Are Guppies Aggressive Fish

If your fish recently started acting strange or you’re wondering whether guppies will be good tankmates, then you might be asking yourself:

  • Are Guppies Aggressive Fish
  • Are Guppies Aggressive to Other Fish
  • Why Is My Female Guppy Aggressive
  • How To Stop An Aggressive Guppy
are guppies aggressive fish intro picture

Are Guppies Aggressive Fish?

Within a group of guppies, aggression is relatively rare. 

If there is a culprit- it will most likely be a male. 

Male guppies may display occasional territorial behavior or engage in mild chasing or fin-nipping as they establish their dominance hierarchy. 

This behavior is typically short-lived and doesn’t result in serious harm.

But remember that when males attempt to mate they will pursue females pretty consistently. 

That is normal behavior- typically the females will try to avoid or run away from a male if she isn’t not ready.

This is the main reason you want to keep a 1:2-3 male-to-female ratio when planning your tank. 

Male-Male Aggression

In situations where multiple male guppies are kept together, there can be occasional aggression and competition for mates.

Just like we mentioned about 7 seconds ago, you want to keep a higher ratio of females to males to minimize any potential aggression. 

This helps distribute the males’ attention among the females and reduces the likelihood of intense competition.

When the guppies begin their breeding cycle a male will try to get attention by flashing his colors. 

He’ll perform elaborate dances to capture females’ attention.

And they, in return, will reject him. 

Just like that. 

And that could lead to aggression.

group of guppies

Are Guppies Aggressive Fish While Mating?

Side Note

Guppies are famous for their “if it swims then it’s a good mate” behavior.

In other words, male guppies will try to mate with other males as part of their breeding cycle. Don’t be alarmed. 

Female-To-Female Aggression

Female guppies generally exhibit minimal aggression towards each other.

With that said, they can become aggressive. 

If you found yourself asking why is my female guppy aggressive, then a few factors can be the answer:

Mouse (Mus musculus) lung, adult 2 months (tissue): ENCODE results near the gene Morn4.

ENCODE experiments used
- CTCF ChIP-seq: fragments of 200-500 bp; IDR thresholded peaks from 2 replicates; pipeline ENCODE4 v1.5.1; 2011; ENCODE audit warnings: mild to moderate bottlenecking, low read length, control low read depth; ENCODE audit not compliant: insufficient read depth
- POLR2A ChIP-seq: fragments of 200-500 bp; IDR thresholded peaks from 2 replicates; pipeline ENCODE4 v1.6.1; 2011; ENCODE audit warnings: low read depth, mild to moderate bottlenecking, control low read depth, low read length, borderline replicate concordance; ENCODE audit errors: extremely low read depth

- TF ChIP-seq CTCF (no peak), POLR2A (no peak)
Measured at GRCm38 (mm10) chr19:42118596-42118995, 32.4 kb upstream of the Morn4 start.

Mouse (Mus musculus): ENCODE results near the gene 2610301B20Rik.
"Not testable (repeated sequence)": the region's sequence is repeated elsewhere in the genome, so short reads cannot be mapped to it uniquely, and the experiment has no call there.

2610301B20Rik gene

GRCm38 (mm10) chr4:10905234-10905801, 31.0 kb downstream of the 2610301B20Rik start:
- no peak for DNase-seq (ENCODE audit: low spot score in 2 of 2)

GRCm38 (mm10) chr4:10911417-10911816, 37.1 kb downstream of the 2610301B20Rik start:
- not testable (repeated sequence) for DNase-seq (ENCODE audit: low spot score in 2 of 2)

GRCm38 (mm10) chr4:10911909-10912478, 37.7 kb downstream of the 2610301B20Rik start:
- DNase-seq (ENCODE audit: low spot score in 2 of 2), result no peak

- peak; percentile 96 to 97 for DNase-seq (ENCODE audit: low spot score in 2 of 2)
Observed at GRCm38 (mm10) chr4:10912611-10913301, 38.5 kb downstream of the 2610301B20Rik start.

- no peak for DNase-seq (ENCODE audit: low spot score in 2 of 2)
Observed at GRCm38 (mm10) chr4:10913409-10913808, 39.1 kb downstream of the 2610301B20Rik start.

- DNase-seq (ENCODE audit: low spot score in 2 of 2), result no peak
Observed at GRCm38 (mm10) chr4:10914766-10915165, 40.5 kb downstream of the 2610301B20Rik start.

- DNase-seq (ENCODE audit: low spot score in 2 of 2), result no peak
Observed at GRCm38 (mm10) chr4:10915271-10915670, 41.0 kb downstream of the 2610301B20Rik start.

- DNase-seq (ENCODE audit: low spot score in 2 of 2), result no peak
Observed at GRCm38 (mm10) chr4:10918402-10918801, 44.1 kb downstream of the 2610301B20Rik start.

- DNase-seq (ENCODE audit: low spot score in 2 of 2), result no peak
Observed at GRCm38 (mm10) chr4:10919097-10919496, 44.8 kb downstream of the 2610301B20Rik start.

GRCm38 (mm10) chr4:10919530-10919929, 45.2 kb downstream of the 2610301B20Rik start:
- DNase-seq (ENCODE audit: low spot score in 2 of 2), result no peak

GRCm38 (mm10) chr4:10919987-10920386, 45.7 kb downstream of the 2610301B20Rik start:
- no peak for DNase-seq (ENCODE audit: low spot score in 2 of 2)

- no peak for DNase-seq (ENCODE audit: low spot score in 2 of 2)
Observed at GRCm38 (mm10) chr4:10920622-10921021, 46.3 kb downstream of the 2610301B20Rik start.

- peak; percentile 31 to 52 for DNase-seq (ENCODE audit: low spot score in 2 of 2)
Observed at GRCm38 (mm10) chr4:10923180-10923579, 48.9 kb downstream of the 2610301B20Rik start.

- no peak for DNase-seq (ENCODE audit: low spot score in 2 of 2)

• The tank is overcrowded
  • The tank lacks sufficient hiding places
  • Your guppy is pregnant

Some females may show territorial behavior or occasional chasing. Others will become fin-nippers and will make an effort to invade another fish’s private space.

Are Guppies Aggressive To Other Fish?

Guppies are generally peaceful and can coexist with a wide range of compatible tank mates, including other peaceful community fish.

They are known to be compatible with species such as 

  • Tetras 
  • Mollies 
  • Platies
  • Other peaceful bottom-dwellers like Corydoras catfish.

I’ve also had great success pairing guppies with crustaceans like:

  • Snails
  • Shrimp
  • Carbs

You just need to remember 2 things when it comes to co-existing with others:

Overcrowding and guppy eating habits:

Guppies Get Aggressive When Overcrowded

We’ve touched on this issue before but it’s worth mentioning again-

Guppies do not do well in overcrowded environments.

While they prefer to live in a group because it gives them a sense of security, they are also very prone to stress which leads to aggressive behavior. 

If you’re planning on adding guppies as part of a bigger, more diverse aquarium setup then just remember that guppies do need space. 

They don’t need a whole bunch of it, but they still need it nonetheless.

About a gallon and a half per fish is good, or about a gallon per fish if you have other types of fish.

It is vital that you provide plenty of hiding spaces for the guppies.

Hiding spaces can come in the form of vegetation, plants, tank decoration, and so forth. 

As long as they have a place to hide, relax and decompress then you’ll be fine.

Guppy's eating habits